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Mary Corbet

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I learned to embroider when I was a kid, when everyone was really into cross stitch (remember the '80s?). Eventually, I migrated to surface embroidery, teaching myself with whatever I could get my hands on...read more

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Setting up Embroidery Projects for the Gals, and Stuff!

 

Yesterday, I had the opportunity to take a couple of my nieces out to the studio and set up some embroidery projects with them. They wanted to stitch some “quick” designs onto flour sack towels to use as bread basket liners (and hopefully sell). So, out we went…

… to the studio that was clean and neat, and there we sifted through designs and ideas. Luckily, the towels were already prepared. I had two dozen deluxe flour sack towels from American Chair Store in the cabinet, awaiting designs and embroidery. These are consistently the best flour sack towels I’ve come across, by the way, and they are worth the cost of $1.60 each if you buy them in packs of 10. (Like everything else, the price, by the way, has gone up… I bought them by the dozen for about $15 not too long ago…)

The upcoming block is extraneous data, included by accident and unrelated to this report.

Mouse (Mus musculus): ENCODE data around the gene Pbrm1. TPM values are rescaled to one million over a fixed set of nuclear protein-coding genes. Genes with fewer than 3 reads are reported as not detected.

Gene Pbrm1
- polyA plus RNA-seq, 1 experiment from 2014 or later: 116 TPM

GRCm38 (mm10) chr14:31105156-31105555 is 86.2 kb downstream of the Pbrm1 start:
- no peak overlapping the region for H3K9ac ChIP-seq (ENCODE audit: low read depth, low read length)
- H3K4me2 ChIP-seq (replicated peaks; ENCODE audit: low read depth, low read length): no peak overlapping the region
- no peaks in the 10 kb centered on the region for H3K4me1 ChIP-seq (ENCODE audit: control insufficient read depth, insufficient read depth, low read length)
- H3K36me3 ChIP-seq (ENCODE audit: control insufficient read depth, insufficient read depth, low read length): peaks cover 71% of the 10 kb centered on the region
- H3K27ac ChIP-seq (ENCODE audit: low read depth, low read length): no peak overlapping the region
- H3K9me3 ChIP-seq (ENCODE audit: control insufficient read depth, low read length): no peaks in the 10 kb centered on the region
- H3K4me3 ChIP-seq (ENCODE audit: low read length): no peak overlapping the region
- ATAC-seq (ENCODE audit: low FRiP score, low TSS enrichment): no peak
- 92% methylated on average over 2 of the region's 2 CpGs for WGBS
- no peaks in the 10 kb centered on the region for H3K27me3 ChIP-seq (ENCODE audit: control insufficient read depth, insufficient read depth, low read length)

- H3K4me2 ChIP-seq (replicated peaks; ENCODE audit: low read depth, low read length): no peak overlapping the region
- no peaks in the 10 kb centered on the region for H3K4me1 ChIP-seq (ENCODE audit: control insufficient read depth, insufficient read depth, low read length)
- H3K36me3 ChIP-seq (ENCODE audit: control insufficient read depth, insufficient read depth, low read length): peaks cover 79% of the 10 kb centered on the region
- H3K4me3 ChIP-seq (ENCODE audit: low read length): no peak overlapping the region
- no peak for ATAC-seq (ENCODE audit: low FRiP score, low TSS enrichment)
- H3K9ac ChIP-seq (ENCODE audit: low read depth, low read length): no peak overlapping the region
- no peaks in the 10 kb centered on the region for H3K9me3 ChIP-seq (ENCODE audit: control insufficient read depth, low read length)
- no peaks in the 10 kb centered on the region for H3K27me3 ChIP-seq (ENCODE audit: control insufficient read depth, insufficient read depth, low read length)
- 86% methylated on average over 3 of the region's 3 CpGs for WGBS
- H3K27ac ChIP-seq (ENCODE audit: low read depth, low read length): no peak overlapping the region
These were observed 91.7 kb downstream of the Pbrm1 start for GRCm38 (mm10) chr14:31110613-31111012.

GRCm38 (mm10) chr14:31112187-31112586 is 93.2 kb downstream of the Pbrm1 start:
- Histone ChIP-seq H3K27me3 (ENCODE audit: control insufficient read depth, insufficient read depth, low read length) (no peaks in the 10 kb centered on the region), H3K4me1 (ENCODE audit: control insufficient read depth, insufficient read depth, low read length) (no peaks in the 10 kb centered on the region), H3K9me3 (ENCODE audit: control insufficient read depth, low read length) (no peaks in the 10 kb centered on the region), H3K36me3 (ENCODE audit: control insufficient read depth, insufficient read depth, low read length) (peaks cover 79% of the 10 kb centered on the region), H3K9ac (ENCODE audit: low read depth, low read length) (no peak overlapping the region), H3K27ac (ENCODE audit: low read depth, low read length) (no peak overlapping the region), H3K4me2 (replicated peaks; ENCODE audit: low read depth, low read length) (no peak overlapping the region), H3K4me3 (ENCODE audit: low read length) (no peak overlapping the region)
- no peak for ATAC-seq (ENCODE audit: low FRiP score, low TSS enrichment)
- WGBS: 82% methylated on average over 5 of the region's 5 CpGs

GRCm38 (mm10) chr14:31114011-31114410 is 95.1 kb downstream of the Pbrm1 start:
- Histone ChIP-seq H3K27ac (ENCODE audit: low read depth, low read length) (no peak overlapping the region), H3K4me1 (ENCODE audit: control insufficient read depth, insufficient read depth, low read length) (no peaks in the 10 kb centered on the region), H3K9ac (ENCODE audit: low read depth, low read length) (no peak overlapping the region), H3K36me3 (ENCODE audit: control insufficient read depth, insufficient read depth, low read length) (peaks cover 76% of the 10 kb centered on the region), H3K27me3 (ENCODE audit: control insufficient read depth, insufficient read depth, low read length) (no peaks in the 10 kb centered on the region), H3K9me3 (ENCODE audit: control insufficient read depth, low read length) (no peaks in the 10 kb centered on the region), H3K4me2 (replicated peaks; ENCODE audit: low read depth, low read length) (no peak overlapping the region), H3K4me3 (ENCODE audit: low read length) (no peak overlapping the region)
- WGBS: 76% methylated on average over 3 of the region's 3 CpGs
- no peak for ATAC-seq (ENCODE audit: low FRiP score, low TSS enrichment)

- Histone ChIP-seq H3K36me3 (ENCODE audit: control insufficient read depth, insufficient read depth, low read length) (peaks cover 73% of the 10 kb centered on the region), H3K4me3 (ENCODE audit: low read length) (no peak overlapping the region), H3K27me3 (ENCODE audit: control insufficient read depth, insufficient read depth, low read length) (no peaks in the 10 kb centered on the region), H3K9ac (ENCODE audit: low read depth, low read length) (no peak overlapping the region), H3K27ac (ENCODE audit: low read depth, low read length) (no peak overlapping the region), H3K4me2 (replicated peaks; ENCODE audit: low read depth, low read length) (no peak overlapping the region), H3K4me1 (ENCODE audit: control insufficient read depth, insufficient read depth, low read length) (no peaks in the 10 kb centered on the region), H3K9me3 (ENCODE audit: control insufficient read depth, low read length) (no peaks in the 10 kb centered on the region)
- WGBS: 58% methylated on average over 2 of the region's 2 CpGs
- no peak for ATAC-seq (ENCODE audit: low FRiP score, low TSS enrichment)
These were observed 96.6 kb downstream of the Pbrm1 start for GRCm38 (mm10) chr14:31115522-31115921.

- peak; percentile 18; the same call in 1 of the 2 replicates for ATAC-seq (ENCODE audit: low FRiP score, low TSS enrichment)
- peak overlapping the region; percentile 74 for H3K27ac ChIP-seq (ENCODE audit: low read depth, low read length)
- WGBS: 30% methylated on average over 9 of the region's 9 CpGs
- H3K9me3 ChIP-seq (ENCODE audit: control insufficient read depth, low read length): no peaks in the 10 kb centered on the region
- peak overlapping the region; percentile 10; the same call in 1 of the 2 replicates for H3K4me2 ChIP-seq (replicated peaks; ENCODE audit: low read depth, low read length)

Contemplating designs, we very quickly settled on the brilliant idea of making use of the iron-on transfers I told you about yesterday. After all, we could kill two birds with one stone: I could see how well the transfers work, and they could have their towels ready for stitching in no time flat.

Anna selected a few different designs: the three cups, cut out and arranged askew on the corner of one towel, the “B-I-S-C-O-T-T-I” design for across the edge of another towel, and a swirly floral corner thing for another towel.

Emma selected one design – a small bunch of plums that she insisted were peaches and are embroidering them as such, so they are coming out looking like apricots…. which is fine. Emma’s eight years old, so I’ve adopted a new policy with her concerning embroidery: Keep It Simple (despite her inclination to want to do what everyone else is doing) and One Thing at a Time. If she finishes the plums-gone-peaches-gone-apricots, she can set up another towel.

So, we got to try the transfers, and this, of course, takes me back to my reasons for preferring to trace rather than use a transfer.

Iron On Embroidery Transfers from Mani di Fata

The transfers took pretty well for iron-on transfers. For the most part, the designs came off very clear, and in little corners here and there where they didn’t, the fault belongs to the person behind the iron. These particular transfers are definitely made to give a good, bold first transfer.

We tried a couple of the designs twice, making up, for example, two Biscotti towels. The second impression of the design was actually better than the first.

Iron On Embroidery Transfers from Mani di Fata